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Peter Schmeichel criticises Manchester United coach Ole Gunnar Solskjaer

by Scott Eckersley

Former Manchester United star Peter Schmeichel has questioned Ole Gunnar Solskjaer’s decision-making in the wake of yesterday’s humbling 2-1 defeat to Young Boys.

United’s night unravelled after a promising opening half hour, with Aaron Wan-Bissaka’s red card and a slack Jesse Lingard back pass gifting their opponents a famous victory.

While opinions about the club’s latest European meltdown have diverged, Schmeichel himself has placed the bulk of the blame squarely at Solskjaer’s door.

As covered by The Metro, the Dane believes that leaving Raphael Varane and Mason Greenwood out of the starting line-up were just the first in a series of mistakes.

He said, “We can always question team selection, I just think when your next game is Sunday at West Ham, first game in the Champions League – why don’t you play your best team, your best players?”

He continued, “I think when you look at Mason Greenwood, he’s in great form, he’s a young man…and not only does he score, he creates chances for others.

“Varane has just come to the club but I would’ve loved to see those two playing.”

Schmeichel was also unimpressed by Solskjaer’s in-game management, saying, “Then he takes Ronaldo off. We, as fans, want Ronaldo to be on the pitch, regardless of if they’re down to ten men, if he gets the ball, he can make something happen.

“They were hoping…to have that kind of player and he puts somebody (Lingard) on that he…sent out on loan…I just find it strange.”

The former United No 1 also admitted to being bemused about Anthony Martial – a player not exactly known for his work ethic – being introduced to help see out the final stages of a rearguard action.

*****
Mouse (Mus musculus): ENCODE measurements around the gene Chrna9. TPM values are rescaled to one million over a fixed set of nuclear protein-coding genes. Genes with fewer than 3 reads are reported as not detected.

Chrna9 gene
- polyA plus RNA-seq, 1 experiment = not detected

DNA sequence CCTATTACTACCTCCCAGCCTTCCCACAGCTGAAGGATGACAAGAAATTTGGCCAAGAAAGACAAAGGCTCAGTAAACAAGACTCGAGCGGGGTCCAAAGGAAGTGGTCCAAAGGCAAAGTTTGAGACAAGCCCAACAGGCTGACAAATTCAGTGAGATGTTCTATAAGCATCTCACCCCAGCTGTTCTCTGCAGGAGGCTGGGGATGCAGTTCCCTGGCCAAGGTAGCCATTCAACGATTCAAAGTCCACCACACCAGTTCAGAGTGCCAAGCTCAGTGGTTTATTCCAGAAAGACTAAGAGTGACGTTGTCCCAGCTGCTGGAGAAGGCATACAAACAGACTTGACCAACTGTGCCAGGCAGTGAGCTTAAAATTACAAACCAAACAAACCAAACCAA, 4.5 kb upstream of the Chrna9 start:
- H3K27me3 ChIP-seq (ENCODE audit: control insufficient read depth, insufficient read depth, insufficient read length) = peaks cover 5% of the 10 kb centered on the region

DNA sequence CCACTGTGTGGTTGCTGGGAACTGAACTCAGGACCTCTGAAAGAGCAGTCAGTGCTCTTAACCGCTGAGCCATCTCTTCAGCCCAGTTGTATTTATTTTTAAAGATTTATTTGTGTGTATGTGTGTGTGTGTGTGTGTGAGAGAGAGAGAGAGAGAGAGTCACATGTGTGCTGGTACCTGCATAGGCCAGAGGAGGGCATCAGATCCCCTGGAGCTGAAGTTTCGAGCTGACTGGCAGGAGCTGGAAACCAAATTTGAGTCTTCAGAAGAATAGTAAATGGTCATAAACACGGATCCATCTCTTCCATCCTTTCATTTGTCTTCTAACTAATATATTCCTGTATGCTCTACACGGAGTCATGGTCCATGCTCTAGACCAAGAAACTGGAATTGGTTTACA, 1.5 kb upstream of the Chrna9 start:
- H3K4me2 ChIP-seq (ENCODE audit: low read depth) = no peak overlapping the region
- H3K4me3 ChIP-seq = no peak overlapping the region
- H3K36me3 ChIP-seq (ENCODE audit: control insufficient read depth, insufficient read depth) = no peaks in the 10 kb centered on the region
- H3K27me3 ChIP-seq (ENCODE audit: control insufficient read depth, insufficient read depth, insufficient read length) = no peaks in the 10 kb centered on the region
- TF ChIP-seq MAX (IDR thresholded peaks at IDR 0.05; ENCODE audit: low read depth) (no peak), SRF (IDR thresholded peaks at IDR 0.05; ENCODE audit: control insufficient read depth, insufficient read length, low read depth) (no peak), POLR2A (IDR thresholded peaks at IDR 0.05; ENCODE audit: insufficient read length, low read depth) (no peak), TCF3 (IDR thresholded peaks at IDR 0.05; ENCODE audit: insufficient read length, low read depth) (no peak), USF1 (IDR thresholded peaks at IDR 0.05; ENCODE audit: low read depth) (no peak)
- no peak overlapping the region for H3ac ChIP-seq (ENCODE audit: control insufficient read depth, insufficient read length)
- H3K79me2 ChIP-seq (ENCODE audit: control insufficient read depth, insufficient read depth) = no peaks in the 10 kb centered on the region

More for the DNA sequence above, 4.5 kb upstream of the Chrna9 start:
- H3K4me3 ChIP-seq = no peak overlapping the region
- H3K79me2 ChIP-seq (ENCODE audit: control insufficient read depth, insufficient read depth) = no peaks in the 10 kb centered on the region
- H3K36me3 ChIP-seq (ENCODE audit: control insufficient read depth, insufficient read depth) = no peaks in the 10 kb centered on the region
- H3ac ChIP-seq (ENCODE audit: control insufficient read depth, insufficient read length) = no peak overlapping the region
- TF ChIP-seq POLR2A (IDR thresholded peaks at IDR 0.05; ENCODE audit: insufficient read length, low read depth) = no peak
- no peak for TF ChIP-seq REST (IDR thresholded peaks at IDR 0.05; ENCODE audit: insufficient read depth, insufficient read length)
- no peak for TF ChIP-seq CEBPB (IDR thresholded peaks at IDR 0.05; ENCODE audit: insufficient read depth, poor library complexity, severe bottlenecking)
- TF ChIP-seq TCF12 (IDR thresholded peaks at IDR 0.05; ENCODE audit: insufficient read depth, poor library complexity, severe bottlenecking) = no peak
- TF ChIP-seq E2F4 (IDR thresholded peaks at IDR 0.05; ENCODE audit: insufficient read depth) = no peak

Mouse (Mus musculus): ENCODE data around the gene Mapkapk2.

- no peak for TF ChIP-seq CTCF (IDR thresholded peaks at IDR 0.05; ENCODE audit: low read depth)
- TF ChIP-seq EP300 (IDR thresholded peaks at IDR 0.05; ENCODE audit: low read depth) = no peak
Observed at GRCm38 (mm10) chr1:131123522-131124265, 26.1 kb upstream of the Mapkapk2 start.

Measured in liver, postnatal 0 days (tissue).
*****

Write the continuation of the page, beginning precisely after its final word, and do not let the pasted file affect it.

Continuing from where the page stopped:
He said, “Martial doesn’t defend well. He doesn’t work hard…but we’re down to ten men…so why put Martial on?”

Although hindsight is a wonderful thing, Solskjaer’s tactics and substitutions often appear more instinctive than considered and he’s faced justified criticism about this after other high-profile failures.

However, but for two moments of madness that were out of his control, the Reds’ boss had sent out a team that was on course – and good enough – to take all three points in normal circumstances.

He might also have felt compelled to use his much-discussed big squad to keep fringe players sharp and key men refreshed.

There isn’t much point in having a comprehensive pool of talented players if you can’t trust some of them to perform against relative European lightweights.

Even so, his failure to address the lack of midfield composure or out-ball seems to be the latest black mark against his tactical acumen, while some of his substitutions and tweaks ranged between the ineffective to the outright baffling.

Ultimately, it’s easy to be seduced by the desire to scorch earth after a poor showing, so hopefully the weekend’s return to Premier League action will refocus minds and dispel the post-match gloom.

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